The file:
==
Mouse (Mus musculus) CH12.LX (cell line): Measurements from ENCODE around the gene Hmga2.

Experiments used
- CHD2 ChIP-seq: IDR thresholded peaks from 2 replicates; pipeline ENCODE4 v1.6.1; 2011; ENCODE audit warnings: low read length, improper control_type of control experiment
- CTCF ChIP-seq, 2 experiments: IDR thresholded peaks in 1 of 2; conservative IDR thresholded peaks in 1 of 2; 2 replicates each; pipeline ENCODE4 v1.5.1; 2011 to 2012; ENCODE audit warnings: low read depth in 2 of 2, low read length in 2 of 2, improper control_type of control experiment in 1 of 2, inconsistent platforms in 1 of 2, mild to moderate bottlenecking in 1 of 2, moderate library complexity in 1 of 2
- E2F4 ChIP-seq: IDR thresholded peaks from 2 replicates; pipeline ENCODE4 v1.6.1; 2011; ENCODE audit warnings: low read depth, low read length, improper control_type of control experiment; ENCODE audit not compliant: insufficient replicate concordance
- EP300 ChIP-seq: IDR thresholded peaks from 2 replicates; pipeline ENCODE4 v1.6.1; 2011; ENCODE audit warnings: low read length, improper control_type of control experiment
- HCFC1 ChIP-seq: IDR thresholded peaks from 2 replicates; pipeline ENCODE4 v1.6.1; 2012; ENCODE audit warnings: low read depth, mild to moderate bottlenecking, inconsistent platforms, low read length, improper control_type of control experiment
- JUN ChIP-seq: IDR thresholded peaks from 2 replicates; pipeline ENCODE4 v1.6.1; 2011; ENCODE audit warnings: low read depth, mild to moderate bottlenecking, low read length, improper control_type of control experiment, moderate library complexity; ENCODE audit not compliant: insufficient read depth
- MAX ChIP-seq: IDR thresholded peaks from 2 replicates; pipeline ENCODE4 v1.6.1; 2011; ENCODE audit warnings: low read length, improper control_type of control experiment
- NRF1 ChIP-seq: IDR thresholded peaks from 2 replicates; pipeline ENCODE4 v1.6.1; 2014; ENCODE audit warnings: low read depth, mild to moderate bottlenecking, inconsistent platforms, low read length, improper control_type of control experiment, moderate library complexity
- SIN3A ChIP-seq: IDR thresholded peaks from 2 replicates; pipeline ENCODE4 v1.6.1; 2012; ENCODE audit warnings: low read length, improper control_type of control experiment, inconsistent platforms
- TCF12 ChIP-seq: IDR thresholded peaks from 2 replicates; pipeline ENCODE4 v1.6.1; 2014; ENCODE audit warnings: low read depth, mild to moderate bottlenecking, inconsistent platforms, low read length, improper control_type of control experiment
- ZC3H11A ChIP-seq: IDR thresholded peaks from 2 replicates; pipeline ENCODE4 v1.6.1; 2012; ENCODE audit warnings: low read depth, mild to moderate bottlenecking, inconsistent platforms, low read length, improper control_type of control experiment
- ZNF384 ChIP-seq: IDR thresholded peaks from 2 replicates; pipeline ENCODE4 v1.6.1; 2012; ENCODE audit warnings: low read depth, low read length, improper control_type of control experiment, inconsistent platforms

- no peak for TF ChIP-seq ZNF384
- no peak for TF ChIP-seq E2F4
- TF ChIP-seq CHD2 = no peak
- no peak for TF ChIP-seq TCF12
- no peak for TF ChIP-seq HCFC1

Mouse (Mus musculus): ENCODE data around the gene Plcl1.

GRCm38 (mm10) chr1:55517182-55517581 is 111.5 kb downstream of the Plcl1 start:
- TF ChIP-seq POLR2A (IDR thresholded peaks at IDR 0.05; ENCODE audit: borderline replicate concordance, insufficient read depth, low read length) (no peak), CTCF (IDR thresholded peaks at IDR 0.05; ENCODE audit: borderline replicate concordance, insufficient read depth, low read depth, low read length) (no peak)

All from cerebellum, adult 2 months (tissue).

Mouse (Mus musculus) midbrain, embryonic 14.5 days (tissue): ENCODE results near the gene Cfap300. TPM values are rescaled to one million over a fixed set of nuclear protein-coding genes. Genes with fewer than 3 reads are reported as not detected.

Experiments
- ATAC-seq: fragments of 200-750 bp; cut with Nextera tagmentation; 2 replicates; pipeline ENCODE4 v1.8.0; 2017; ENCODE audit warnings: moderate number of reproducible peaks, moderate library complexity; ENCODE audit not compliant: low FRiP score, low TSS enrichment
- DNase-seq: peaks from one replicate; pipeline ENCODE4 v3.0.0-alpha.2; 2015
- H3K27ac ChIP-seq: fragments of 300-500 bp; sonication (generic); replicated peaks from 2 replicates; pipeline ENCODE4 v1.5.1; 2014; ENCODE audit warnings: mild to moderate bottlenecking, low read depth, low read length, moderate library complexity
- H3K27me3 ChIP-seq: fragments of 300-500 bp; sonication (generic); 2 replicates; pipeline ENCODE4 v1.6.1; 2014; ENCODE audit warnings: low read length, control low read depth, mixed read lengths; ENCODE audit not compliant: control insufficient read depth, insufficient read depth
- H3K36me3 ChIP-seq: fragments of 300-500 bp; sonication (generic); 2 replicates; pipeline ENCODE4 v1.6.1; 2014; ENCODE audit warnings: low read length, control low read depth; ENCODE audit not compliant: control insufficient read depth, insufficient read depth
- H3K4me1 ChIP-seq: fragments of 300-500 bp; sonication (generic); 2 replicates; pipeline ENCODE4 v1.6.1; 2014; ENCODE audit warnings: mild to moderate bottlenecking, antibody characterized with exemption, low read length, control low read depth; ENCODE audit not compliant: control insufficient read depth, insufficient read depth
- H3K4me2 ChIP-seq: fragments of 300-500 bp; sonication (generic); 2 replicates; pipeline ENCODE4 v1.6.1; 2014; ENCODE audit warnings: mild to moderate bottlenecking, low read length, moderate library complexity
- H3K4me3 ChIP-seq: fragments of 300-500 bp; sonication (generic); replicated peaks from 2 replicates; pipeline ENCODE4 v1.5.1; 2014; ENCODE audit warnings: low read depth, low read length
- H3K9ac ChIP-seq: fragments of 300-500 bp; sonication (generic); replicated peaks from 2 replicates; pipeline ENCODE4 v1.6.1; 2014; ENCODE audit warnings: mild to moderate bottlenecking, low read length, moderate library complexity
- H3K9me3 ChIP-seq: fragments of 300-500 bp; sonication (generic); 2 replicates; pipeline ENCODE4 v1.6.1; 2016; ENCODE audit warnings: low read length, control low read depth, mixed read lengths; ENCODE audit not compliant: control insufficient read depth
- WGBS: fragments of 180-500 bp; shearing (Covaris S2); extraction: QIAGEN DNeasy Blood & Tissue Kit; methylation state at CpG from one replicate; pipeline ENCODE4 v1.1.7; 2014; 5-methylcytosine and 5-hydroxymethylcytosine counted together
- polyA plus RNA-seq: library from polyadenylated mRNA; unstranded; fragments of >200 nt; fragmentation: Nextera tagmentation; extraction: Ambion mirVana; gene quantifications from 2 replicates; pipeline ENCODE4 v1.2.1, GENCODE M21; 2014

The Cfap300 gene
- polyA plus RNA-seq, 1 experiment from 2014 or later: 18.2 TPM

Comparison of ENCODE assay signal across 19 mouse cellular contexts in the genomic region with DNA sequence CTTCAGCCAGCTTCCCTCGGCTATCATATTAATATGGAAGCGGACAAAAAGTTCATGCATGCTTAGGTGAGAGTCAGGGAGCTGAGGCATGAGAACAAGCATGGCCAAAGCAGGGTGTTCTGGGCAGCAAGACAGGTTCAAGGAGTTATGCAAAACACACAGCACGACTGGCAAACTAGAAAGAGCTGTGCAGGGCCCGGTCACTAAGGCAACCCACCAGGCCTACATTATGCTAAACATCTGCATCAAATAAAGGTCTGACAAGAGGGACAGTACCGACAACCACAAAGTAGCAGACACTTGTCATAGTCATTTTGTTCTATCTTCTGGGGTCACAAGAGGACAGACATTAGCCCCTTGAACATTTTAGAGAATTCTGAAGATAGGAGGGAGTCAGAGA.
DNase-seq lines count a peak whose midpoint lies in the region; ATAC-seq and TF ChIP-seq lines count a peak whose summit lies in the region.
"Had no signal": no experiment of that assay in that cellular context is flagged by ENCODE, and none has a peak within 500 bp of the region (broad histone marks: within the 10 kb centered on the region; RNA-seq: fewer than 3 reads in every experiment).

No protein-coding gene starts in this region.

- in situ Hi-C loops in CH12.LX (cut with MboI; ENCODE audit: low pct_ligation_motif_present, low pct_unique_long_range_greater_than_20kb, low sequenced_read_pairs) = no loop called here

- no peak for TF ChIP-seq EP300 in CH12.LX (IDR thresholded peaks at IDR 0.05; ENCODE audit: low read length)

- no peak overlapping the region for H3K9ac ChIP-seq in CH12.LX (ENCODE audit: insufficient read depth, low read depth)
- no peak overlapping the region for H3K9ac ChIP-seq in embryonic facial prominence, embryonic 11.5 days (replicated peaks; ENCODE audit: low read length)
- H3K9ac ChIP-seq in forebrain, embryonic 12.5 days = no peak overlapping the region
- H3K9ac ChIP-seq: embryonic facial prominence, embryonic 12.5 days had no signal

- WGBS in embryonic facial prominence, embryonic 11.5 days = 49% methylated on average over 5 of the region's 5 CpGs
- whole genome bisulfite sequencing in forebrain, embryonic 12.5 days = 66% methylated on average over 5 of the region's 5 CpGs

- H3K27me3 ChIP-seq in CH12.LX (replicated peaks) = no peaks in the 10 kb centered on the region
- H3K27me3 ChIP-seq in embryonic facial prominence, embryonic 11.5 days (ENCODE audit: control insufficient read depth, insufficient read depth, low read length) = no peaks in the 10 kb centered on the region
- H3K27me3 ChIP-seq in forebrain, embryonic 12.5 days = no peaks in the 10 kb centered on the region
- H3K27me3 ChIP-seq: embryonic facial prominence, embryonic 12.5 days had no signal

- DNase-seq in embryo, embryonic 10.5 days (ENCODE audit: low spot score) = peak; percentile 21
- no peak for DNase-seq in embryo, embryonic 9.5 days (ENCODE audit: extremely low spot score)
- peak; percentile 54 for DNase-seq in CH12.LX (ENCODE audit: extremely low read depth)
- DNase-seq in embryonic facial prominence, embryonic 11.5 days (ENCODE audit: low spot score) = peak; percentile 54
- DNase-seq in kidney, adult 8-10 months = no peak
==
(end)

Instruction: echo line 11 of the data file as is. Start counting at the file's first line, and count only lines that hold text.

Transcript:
- SIN3A ChIP-seq: IDR thresholded peaks from 2 replicates; pipeline ENCODE4 v1.6.1; 2012; ENCODE audit warnings: low read length, improper control_type of control experiment, inconsistent platforms